Hey all! I wrote a piece for the Jacksonville Jewish News summer magazine a couple months ago. Since the piece, which is on page 51, is a bit onerous to get to online, I’ve posted it on the blog below.
“Fulbright—like any worthwhile program, really—is designed to be just a little bit subversive. As teachers, you have social capital, but you have to decide how you want to use it.”
The director of the Malaysian Fulbright commission offered us this piece of advice during one of our orientation sessions in Malaysia’s capital, Kuala Lumpur, in January. Life at my high school, situated in a rural village next to the Thai border, feels a world away from the cosmopolitan capital, but I think about those words often. See, my very presence here is an act of subversion: the Malaysian government says that they’d prefer not to have Jews here teaching their kids. Of course, atheists have it worse, homosexuality is illegal, and people around my rural state think that only blonde, fair-skinned Christians are “real Americans.” I can’t really hide my brown hair and tan skin, but the anti-Jewish attitudes here are serious enough that I have chosen to hide my, well, lack of Christianity.
Now, some of you probably read that and thought, “Malaysia isn’t safe for Jews—it’s too anti-Semitic.” I don’t think so; I feel perfectly safe here. I’ve even told a close Malay confidant about my religion, which has been a huge help for navigating Pesach over here. My hiding is more of a job tension thing: at the moment, coming clean about my religion would be too much of a Pandora’s box for me to handle as I still learn the norms and culture of my school. I’m sure I will reveal to more people in due time. And having an identity cause tension in my job isn’t exactly a new thing, either: I remember several times last year having to talk to rabbis who told me that they didn’t like “young people” or “liberals like me” working in Jewish politics. The problem isn’t just a Malaysian one.
And yet, I’ve come to discover that as much as I can hide my Jewish religion, there’s just so much about my Jewish identity that I can’t hide. People here mistake my Ashkenazi-Floridian skin for Syrian or Lebanese, for starters. And while I’ve tried to take a step back from Jewish community politics, I can’t stop myself from stealing a glance at the Jewish Daily Forward and Ha’aretz at my desk.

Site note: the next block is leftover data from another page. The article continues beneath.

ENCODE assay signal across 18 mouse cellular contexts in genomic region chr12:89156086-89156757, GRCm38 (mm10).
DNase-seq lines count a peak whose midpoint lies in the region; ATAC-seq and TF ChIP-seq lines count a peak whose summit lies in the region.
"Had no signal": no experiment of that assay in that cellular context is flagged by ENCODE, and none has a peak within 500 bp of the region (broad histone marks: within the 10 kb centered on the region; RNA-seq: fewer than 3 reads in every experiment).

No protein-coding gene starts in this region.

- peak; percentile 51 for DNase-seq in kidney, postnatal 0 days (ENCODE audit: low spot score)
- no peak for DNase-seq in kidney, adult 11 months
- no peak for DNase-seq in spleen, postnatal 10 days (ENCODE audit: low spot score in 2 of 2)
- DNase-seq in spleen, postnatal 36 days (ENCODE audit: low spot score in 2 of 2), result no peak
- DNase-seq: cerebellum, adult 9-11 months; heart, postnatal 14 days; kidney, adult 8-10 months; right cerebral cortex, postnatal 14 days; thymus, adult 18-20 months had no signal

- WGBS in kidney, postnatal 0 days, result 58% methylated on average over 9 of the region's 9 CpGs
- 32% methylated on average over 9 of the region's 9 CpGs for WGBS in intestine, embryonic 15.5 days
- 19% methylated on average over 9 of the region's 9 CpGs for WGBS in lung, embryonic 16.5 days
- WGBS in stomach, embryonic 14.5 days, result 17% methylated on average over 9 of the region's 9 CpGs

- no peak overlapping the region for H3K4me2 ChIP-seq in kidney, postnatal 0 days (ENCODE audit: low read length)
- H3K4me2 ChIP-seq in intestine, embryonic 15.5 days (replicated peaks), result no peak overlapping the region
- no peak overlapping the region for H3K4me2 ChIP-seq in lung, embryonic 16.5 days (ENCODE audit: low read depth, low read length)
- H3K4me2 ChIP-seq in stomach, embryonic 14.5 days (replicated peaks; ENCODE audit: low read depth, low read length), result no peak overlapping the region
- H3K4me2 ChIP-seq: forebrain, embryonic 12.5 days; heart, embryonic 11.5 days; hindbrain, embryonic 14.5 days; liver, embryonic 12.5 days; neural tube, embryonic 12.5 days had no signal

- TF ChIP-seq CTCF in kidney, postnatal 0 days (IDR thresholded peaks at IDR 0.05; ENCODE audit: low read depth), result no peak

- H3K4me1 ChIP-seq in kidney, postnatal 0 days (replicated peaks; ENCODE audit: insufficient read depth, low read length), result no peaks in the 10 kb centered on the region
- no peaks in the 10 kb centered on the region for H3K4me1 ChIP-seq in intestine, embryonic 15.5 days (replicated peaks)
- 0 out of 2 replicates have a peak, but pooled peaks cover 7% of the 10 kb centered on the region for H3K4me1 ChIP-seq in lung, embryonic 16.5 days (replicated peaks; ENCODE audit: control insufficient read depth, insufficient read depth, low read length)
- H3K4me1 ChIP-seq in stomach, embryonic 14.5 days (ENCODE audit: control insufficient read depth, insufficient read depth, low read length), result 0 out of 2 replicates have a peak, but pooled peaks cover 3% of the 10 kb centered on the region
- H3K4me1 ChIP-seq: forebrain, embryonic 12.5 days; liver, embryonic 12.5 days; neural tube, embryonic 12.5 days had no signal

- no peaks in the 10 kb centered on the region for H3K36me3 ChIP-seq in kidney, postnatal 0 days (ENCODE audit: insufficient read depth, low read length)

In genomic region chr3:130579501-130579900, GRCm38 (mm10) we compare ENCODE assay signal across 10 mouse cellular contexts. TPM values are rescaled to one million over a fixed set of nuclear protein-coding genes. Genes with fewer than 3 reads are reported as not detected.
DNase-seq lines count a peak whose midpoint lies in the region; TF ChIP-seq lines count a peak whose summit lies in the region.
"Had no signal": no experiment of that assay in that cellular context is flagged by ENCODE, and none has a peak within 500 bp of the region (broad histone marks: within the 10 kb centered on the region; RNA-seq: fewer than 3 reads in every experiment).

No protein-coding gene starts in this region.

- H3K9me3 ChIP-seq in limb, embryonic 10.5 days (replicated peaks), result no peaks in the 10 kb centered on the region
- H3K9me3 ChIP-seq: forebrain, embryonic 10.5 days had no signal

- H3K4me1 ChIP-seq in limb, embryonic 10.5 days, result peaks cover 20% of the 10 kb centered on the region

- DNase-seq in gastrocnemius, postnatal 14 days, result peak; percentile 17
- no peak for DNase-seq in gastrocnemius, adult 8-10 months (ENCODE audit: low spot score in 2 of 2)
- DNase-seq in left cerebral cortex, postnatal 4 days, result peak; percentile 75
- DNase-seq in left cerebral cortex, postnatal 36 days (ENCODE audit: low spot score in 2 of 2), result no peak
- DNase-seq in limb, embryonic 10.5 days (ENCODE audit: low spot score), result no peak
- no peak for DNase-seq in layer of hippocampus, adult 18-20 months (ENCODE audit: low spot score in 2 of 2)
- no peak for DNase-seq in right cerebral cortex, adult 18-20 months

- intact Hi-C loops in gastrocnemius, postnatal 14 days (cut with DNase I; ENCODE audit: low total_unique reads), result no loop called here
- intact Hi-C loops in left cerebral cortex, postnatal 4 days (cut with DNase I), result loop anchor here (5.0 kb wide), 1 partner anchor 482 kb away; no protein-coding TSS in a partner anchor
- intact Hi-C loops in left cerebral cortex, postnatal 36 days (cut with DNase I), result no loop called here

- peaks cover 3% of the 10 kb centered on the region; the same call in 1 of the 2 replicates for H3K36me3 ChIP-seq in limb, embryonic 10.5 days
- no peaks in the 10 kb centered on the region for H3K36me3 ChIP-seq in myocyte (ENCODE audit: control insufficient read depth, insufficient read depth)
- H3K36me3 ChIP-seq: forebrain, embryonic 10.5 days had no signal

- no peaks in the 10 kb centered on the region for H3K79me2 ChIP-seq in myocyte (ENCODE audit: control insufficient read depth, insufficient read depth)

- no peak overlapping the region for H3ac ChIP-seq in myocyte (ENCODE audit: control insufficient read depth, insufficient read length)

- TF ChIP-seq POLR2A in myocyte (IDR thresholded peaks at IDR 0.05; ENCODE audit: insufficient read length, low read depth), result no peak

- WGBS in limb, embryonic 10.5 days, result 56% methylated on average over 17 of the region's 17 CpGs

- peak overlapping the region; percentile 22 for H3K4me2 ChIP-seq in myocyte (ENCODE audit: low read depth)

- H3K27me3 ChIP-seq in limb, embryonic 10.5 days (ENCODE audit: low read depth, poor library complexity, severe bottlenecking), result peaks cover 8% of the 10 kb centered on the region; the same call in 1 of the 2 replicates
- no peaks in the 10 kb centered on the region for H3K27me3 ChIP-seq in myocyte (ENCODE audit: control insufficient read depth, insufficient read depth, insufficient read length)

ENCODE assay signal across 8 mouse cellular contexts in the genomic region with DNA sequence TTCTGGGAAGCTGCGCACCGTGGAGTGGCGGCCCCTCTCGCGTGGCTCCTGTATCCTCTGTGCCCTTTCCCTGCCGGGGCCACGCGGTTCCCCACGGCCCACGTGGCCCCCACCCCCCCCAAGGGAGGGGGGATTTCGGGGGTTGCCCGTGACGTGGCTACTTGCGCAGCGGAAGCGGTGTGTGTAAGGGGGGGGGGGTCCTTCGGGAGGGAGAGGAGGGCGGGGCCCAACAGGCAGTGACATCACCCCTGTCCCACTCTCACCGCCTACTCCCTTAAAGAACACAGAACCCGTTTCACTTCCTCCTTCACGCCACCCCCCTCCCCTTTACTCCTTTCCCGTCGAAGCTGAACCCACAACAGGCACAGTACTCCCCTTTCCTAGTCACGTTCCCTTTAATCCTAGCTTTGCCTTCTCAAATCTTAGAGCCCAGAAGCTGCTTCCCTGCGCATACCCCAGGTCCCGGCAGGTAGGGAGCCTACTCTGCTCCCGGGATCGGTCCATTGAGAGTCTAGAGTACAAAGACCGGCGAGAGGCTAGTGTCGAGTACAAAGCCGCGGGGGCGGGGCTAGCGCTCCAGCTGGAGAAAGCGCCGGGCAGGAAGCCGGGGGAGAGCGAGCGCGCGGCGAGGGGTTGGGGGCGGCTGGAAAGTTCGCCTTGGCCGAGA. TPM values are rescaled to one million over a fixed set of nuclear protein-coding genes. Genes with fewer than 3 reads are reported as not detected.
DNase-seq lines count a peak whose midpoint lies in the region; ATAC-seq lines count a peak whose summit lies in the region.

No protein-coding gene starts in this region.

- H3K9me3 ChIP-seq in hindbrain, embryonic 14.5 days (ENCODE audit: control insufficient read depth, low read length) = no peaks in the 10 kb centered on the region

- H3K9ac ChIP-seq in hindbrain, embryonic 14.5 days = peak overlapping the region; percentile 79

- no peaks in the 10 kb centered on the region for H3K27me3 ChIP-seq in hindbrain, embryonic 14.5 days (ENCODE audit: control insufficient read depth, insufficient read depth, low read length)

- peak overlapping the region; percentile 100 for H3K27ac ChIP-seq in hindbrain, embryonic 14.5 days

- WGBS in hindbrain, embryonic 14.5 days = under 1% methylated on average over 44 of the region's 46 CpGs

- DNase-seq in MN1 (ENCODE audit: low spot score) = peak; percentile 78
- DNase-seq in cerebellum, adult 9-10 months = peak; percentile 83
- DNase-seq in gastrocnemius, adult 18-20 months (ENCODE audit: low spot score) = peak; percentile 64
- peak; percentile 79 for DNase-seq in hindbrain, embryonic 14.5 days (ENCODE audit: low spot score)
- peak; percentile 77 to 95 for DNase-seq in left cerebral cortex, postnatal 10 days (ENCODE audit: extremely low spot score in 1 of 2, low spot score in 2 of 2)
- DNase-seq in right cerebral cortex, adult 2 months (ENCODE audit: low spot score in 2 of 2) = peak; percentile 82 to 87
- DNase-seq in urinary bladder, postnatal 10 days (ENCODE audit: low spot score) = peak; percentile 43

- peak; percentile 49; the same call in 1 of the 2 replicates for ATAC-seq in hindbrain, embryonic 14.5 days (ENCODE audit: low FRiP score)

Ironically, being Jewish has opened all kinds of doors for me in Malaysia, even though my Malaysian counterparts don’t quite know it. There was a special moment I had recently, when I was sitting and talking to one of my students after playing basketball (a sport I honed through training at the JCA), where my student started talking about a movie he saw about a man who overcame Tourette’s Syndrome and a terribly discriminatory school system to become an award-winning teacher. I wouldn’t have thought twice about this movie, except for the fact that I’d heard this very person speak last year when I went to Camp Coleman to help out with the Olim Fellowship retreat. His name? Brad Cohen. I emailed some contacts in the Reform Movement, got Brad’s email, and now my student is so excited to email Brad himself. It’s an amazingly Jewish way for my student to learn English, even if my student doesn’t know it yet. Subversion, indeed.
A couple notes to the piece. The version I have here is unedited—the one in the magazine had just a couple word choice edits, plus they deleted my reference to being liberal and causing strife within the Jewish community. I’ll play nice and assume the deletion was for space; make of it what you will. Also, the article was accompanied by a picture of me and a couple Fulbrighters wearing a traditional Bamar headscarf in Burma: please note that the scarf is not a part of Malaysian culture.